Philippines: After Cries of Anguish, Cries of Life

Justin James Warren, the first Baby born in the maternity ward of MSF in Guiuan.
Philippines 2013 © Baikong Mamid/MSF
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In the early morning hours of November 20, a baby boy, Justin James Warren Pambulan, was born in Guiuan on the east coast of Samar island in the Philippines. Weighing 2.2 kilograms [about 4.8 pounds], he was the first baby delivered in the makeshift maternity and labor room Doctors Without Borders/Médecins Sans Frontières (MSF) had established in the town following Typhoon Haiyan, and his early cries were a great relief to his mother, Sarah, who could still remember the horrifying noises she’d heard less than two weeks earlier.

When the storm arrived, she says, “It sounded like an explosion. But actually, the sound came from the roof of my aunt’s house where we were seeking shelter. It was raining hard and the strong wind just blew off the roof and then the walls fell down.”

She did everything she could think of to keep her unborn baby safe. “I covered my stomach with two blankets to protect it from debris. So I moved with my relatives to a bathroom. We thought it would be safe there. But it wasn’t. I was pinned down by a concrete slab on my back and I was very worried for my unborn baby.”

She was trapped for three hours before help arrived. “I was praying very hard to survive the danger. I was almost suffocated and breathless because of the heavy concrete.”

It was her aunt who saved her. “She walked me through the ruins,” Sarah recalls. “Then I started feeling pain in my tummy. But my aunt told me that maybe it was because I was stressed. Days after the typhoon, last Tuesday, the pain on my back became more frequent and I suddenly felt wet. My water had broken at midnight. That’s when we went to the hospital.”

Before the typhoon, Guiuan’s fully equipped general hospital received patients from several nearby towns, providing surgical, maternity, and inpatient services. It was incapacitated by Haiyan, however, leaving many with no access to medical care—including expecting mothers.

But now, MSF is providing inpatient and maternity services in tents set up in the hospital’s yard. A surgical unit will soon follow.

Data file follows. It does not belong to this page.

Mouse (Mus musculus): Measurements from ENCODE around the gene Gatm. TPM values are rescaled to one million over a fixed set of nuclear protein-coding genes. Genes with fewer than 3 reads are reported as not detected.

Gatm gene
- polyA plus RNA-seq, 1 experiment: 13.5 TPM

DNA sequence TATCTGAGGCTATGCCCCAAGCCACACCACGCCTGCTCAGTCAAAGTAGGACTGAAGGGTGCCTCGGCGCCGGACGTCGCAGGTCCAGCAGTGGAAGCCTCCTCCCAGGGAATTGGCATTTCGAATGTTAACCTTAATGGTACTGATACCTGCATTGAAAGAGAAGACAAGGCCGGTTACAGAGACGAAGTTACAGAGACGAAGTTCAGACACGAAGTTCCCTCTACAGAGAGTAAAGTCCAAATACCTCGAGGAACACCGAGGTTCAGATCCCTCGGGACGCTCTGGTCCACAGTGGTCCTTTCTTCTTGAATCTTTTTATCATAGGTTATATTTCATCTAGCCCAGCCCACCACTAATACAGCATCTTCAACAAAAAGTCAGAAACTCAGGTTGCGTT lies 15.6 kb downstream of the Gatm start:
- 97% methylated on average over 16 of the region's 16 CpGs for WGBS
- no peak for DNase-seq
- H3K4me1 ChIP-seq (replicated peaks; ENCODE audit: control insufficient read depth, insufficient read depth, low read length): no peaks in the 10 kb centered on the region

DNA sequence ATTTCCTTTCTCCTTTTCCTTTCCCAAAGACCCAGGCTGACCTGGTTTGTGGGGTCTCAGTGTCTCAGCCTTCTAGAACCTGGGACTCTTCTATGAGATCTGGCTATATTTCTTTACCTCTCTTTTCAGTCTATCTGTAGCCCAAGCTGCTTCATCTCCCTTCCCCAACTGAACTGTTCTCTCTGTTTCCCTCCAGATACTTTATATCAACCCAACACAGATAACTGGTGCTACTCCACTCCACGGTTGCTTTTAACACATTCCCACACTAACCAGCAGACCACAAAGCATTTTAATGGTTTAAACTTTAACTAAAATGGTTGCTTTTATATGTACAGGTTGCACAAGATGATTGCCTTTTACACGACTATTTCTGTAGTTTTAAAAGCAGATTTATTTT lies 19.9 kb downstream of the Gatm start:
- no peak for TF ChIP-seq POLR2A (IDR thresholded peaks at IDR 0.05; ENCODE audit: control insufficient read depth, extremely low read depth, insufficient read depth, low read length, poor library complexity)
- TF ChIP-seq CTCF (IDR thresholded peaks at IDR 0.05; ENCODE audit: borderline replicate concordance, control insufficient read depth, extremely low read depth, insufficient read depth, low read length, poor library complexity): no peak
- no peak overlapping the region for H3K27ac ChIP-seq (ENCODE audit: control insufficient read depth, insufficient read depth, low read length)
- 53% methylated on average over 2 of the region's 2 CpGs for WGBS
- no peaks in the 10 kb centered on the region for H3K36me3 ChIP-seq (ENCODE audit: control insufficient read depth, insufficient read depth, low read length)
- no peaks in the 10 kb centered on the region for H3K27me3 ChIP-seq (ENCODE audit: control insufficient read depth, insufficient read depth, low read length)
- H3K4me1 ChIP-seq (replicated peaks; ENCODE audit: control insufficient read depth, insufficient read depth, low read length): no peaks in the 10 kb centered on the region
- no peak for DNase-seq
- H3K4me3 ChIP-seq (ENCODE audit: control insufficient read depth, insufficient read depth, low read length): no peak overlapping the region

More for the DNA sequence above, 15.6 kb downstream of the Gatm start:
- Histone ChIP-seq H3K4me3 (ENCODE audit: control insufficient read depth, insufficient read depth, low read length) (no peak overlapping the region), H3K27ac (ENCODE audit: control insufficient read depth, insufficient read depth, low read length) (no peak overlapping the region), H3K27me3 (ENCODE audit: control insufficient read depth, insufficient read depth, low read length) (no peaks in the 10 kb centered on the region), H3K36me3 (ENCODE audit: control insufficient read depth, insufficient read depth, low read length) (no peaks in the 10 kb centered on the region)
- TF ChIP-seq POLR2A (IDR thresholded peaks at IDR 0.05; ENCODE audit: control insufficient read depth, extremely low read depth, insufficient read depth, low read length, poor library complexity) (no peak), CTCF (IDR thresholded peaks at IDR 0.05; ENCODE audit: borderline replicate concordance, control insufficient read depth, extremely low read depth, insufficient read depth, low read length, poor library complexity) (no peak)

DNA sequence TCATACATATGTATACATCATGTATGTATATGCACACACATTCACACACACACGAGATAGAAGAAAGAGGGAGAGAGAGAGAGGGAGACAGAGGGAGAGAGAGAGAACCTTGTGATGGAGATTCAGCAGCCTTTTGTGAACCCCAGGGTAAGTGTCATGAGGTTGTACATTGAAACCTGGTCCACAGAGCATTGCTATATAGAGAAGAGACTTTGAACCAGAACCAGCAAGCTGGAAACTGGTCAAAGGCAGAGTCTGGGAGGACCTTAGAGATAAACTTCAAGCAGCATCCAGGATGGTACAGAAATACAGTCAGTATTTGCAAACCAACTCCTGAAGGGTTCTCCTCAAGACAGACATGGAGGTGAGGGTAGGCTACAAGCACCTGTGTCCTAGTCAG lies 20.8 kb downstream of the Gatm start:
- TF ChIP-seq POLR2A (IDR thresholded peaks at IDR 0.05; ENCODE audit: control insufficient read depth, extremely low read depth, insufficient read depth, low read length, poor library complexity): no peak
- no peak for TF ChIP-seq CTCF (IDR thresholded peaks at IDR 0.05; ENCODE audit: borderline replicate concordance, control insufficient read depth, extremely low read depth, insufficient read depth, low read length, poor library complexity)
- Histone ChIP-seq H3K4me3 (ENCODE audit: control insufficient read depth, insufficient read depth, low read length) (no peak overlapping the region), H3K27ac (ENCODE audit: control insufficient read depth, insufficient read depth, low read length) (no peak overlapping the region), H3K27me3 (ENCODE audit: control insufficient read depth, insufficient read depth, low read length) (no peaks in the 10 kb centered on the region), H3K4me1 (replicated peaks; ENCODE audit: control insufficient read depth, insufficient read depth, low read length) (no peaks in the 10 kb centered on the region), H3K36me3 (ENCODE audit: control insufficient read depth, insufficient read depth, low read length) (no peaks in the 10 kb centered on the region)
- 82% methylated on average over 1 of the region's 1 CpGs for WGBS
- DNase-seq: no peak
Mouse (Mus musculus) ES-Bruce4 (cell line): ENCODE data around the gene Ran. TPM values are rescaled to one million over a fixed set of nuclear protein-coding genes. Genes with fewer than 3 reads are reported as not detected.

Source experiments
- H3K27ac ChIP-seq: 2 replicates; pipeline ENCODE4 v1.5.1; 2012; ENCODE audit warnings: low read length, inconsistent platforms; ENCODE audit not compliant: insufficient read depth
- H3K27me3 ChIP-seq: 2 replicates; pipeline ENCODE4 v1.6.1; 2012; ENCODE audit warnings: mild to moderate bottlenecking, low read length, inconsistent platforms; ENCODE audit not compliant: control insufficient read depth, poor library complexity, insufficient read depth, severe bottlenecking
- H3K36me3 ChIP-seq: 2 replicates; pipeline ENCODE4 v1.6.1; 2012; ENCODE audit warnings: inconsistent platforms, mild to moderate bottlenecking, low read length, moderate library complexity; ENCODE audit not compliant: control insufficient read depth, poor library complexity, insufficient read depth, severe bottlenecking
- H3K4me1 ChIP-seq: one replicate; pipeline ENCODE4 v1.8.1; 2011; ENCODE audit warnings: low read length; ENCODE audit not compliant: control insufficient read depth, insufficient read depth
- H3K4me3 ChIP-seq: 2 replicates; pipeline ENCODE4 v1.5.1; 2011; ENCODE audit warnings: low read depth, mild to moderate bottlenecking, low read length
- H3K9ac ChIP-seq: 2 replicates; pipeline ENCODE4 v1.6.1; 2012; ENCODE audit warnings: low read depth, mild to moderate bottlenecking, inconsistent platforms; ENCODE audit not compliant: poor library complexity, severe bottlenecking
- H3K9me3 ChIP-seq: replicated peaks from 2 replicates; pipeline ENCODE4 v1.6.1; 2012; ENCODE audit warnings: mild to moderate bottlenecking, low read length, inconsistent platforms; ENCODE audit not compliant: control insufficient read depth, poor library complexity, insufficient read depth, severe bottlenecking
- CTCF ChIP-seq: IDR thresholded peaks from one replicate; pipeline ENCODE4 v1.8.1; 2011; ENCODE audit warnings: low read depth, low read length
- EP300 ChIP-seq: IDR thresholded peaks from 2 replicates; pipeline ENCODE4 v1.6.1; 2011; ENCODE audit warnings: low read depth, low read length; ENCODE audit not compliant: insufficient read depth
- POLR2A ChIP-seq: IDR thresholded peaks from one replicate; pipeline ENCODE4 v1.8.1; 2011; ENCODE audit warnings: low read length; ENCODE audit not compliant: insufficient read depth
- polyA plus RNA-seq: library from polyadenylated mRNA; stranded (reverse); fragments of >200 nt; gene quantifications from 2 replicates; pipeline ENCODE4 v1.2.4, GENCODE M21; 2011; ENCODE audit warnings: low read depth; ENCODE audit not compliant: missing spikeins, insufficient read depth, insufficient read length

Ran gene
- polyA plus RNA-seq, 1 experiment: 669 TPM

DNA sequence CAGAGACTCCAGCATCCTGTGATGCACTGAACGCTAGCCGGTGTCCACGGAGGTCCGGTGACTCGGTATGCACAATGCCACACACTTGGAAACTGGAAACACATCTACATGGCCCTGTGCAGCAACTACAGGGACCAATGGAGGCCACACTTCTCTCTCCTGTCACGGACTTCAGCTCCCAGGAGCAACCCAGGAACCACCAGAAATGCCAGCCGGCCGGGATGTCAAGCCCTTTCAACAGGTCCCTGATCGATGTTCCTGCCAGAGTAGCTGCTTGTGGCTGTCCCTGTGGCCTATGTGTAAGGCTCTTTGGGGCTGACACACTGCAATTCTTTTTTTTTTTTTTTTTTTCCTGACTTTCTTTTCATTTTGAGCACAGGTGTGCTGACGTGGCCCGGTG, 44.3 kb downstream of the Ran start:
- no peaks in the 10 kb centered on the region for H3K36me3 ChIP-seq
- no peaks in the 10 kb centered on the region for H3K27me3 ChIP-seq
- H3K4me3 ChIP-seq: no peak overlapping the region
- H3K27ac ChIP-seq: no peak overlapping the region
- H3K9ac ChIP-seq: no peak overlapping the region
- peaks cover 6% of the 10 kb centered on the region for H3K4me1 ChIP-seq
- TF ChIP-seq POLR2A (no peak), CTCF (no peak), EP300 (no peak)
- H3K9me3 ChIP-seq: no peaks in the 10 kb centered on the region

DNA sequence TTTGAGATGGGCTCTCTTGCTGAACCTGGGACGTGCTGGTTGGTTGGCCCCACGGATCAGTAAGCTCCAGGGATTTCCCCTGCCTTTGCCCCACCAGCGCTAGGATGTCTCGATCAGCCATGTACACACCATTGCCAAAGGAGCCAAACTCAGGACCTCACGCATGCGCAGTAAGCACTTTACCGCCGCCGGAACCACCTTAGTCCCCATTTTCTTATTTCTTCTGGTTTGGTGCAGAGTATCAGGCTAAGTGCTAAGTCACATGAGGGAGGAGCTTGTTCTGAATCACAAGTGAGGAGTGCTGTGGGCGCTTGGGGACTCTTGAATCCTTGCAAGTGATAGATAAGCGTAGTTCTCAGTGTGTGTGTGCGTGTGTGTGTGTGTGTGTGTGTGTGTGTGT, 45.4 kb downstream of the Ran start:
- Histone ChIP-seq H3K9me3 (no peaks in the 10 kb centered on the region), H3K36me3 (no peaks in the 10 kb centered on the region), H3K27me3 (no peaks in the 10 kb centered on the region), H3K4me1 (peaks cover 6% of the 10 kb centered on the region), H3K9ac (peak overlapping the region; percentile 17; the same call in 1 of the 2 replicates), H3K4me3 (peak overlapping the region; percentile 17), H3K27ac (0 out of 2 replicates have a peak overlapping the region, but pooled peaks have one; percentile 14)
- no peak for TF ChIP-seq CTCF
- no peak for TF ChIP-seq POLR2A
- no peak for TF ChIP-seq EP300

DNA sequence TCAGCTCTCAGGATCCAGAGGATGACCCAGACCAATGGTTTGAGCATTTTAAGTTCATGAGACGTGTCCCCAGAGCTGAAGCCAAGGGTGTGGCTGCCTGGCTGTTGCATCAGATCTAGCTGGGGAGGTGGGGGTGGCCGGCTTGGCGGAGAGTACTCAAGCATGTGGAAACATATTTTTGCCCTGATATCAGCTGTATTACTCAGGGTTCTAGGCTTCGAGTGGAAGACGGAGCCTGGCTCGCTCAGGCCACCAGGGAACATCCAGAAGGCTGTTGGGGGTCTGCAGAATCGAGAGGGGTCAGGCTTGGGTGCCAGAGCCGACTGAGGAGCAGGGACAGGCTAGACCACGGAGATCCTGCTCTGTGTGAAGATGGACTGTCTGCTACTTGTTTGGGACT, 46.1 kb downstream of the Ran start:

Greetje Torbeyns is an MSF doctor who has been in Guiuan for three days working with logisticians and medical staff to get the programs up and running.

“Setting up the maternity ward was a challenge,” he says. “All the maternity facilities were damaged but luckily the beds were still in an acceptable condition. So we had to take them out from the ruins, clean and sanitize them. We also needed a room with clean beds and mattresses for women who try to give birth at home and then suffer from complications such as prolonged labor or eclampsia. Water is essential too, just to keep everything clean. And then there’s proper waste management to ensure a safe environment, so the disposal of hospital waste is really important.”

All the preparation makes the medical work possible, he adds, even in very challenging circumstances. “When this patient came in, it was very dark. There was no light, no electricity. We had to use flashlights to be able to do our job.”

Of little Jason’s birth, he says, “It is extremely special to me that I was the doctor of our first mother and baby in the maternity ward. In the aftermath of typhoon, it is very rewarding that we are able to make a difference.” 

“She walked me through the ruins. Then I started feeling pain in my tummy. But my aunt told me that maybe it was because I was stressed. Days after the typhoon, last Tuesday, the pain on my back became more frequent and I suddenly felt wet. My water had broken at midnight. That’s when we went to the hospital.”

Sarah
Justin James Warren, the first Baby born in the maternity ward of MSF in Guiuan.
Philippines 2013 © Baikong Mamid/MSF